Virtual Exhibition “Voëlvry” by Kendell Geers

Virtual Exhibition “Voëlvry” by Kendell Geers

Amsterdam, like many cities across the world, is currently in the midst of another lockdown. Yet again, art lovers are facing another long exhibition drought. However, the bustling art scene has yet to bow out, instead opting for innovative ways to showcase the rich collections on offer across the city.

Amsterdam Art, which promotes the best contemporary art, recently opened a gallery at the Capital C building. However, after the lockdown was introduced, like other galleries, they were forced to close. Instead of shutting up shop, they chose to go down the virtual route, providing followers with an exclusive opportunity to view Kendell Geers’ latest venture. I viewed this virtual tour of Geers’ newest exhibition, titled Voëlvry, which provided me with an insight into his evolving artistic themes. Equally, I was able to see how new and unestablished galleries are making their exhibitions accessible in the face of forced closures.

Kendell Geers

Kendell Geers is a South African artist based in Belgium. He spent his formative years in Apartheid South Africa, and as a white Afrikaner, Geers belonged to the privileged white population. However, he deeply opposed Apartheid and became involved in the Voëlvry movement. White Afrikaners started the movement in order to re-appropriate the oppressive Afrikaans language so that it became part of the liberation struggle. Voëlvry, meaning ‘freedom’ was thus born as an Afrikaans punk protest movement in the 1980s.

Voëlvry

Whilst the exhibition does not focus on the former South African Apartheid regime, it remains intertwined with his work. Geers asks a multitude of questions based on the everchanging concept of freedom that the Voëlvry movement wrestled with back in the 1980s. Firstly he asks, ‘what does freedom mean today? He then goes onto question the concept of human freedom in a world of human destruction: ‘How can we be free in a time of species extinction, when the animals are not free? When the plants are not free? When the Earth is not free? How can we speak about human freedom today when nature has been destroyed by us?’

Geers’ extensive use of flowers throughout his artworks reflect his contemplation of the freedom of the natural world. Multiple canvases feature bold, bright flowers which partially conceal text that confronts the viewer about our destruction of nature. One-piece reads ‘Here Lies Truth’ and another ‘Sea, Son, Sin, Hell’.

The Dutch Inspiration

Geers explains how he is also fascinated by the connection between the Netherlands and South Africa. Dutch colonialism created new wealth, which then contributed to the demand and development of art in the Netherlands, through the ‘still life’. The ‘still life’ became a means of the wealthy displaying their material items, as expensive objects were often painted alongside flowers as part of this display of status. Geers was inspired by this Dutch tradition as he believes the use of cut flowers is the best way of capturing our current global predicament when it comes to climate change; in the paintings, they are at the height of their beauty and yet because they are severed from their life source they are also dying. He reinforces this sentiment by painting the centre of each flower red to resemble bullet hole wounds.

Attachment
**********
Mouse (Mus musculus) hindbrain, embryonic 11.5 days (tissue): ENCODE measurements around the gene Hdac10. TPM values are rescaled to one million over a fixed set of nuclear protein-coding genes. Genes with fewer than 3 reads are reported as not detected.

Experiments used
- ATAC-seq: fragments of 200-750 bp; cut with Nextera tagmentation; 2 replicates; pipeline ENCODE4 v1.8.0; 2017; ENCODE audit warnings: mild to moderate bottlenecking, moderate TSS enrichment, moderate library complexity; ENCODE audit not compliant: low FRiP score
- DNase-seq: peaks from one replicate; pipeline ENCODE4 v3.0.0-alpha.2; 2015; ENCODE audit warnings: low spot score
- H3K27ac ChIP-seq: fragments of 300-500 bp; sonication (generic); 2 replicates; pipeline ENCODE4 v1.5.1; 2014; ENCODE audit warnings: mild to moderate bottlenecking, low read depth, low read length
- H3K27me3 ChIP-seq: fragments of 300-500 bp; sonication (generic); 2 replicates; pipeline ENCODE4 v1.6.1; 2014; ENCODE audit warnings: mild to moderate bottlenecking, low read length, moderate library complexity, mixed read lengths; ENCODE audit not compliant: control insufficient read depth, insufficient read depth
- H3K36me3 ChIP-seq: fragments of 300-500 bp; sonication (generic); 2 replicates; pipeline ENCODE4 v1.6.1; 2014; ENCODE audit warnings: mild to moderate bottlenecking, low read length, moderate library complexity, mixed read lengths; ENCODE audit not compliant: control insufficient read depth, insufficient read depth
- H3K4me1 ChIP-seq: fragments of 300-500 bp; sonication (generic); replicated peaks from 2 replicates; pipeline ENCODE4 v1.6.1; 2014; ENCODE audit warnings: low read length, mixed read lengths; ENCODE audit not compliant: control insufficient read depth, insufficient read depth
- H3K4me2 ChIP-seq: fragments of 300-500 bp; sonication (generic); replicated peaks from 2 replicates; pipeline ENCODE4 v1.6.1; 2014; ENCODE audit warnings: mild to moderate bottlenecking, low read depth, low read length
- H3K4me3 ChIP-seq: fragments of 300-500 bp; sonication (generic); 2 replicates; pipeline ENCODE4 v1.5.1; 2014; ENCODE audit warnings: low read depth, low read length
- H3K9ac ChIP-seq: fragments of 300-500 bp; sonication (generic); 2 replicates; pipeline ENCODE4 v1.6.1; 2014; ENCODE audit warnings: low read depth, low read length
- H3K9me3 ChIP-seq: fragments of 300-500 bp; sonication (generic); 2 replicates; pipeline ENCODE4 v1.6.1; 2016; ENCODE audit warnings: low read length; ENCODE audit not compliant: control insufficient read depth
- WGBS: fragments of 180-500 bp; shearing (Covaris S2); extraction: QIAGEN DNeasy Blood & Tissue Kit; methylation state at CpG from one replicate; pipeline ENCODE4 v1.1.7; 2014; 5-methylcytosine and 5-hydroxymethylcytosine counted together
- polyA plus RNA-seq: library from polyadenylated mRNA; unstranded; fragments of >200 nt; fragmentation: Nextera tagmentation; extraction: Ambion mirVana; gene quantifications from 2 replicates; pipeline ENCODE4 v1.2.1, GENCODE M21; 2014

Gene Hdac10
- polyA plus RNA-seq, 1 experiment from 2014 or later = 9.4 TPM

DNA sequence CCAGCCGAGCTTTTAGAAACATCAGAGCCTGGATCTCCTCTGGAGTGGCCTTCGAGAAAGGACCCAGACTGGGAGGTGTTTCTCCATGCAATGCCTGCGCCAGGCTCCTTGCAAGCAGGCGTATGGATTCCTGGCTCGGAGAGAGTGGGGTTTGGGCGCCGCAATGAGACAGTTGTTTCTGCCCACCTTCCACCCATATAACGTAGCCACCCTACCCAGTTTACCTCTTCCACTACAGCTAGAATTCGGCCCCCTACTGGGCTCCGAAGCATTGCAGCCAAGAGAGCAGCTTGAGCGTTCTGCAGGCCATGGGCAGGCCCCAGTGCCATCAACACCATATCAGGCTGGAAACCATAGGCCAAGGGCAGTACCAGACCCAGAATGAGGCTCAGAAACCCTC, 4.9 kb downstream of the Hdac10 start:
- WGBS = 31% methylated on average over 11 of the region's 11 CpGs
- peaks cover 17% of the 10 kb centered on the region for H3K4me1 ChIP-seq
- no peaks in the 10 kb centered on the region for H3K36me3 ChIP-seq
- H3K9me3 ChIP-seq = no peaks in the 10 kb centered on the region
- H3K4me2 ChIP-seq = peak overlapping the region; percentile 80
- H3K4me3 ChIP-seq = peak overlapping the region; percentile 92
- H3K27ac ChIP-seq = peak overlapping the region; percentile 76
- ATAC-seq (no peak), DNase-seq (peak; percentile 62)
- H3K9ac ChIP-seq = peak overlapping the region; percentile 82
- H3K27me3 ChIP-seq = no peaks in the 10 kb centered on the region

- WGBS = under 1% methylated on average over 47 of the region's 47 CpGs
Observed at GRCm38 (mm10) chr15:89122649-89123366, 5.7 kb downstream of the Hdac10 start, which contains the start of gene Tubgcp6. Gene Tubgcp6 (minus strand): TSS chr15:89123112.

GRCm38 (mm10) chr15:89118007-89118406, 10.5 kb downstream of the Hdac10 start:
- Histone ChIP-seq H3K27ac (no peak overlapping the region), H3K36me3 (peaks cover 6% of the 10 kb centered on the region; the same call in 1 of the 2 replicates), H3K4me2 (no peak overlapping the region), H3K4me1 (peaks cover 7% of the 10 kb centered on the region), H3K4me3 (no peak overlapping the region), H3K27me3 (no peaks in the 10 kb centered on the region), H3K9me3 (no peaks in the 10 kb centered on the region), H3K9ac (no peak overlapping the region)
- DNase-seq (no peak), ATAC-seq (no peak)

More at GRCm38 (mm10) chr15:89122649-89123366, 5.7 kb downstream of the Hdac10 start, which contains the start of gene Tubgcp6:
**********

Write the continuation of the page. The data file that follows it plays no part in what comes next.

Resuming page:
Geers’ most prominent ode to the Dutch still life comes in the form of his two neon pieces, both called ‘nature morte’, meaning ‘still life’ in French. He chose to use the French term because of the double meaning, as the literal English translation is ‘dead nature’. The neons are made up of flowers folded together to create a mirror effect; ‘the mirror is this idea of as above so below, the microcosm and the macrocosm reflect each other’. The composition of the flowers reinforces his focus on the destruction of the natural world; individually they are flowers, but together they form the shape of a skull. This also emphasises the double meaning of ‘nature morte’ and is a reference to classical Dutch still life paintings, which often feature a skull in the corner.

What do you believe in?

The exhibition ends with a simple neon that reads ‘What do you believe in?’, which Geers contorts into the shape of a spiral fossil shell. Geers says he chose the word ‘believe’ because it has ‘lie’ in the middle; the piece asks the fundamental question, ‘how much of what we believe in is a lie?’

 

The Virtual Exhibition

The virtual exhibition is certainly unique. At just 5 minutes and 20 seconds long, the video only introduces a few distinct pieces of Geers’ latest project. However, this is not to say it is underwhelming; the camera work exquisitely captures the gallery space so that the entire experience feels realistic yet intimate. Perhaps the most exciting feature of the virtual exhibition is that Geers himself leads the tour. This provides us with a unique insight into Voëlvry, as usually we would not be afforded the opportunity to meet the artist, let alone hear directly from him about the inspiration behind his latest artworks.

Whilst Geers is only able to go into detail about a few pieces, this aspect of the virtual exhibition undoubtedly primes any future visitors to this remarkable body of work. Equally, as the collection is on display until late April, the brevity of the video is no doubt deliberate; if anything, it acts as an amuse-bouche, tantalising the audience so that more people choose to indulge in a visit to the full collection once doors inevitably re-open.

 

Voëlvry by Kendell Geers is on display between the 12th November 2021-22nd April 2022. Amsterdam Art Gallery, Capital C, Amsterdam. The video is free to watch on the Amsterdam Art Instagram page.

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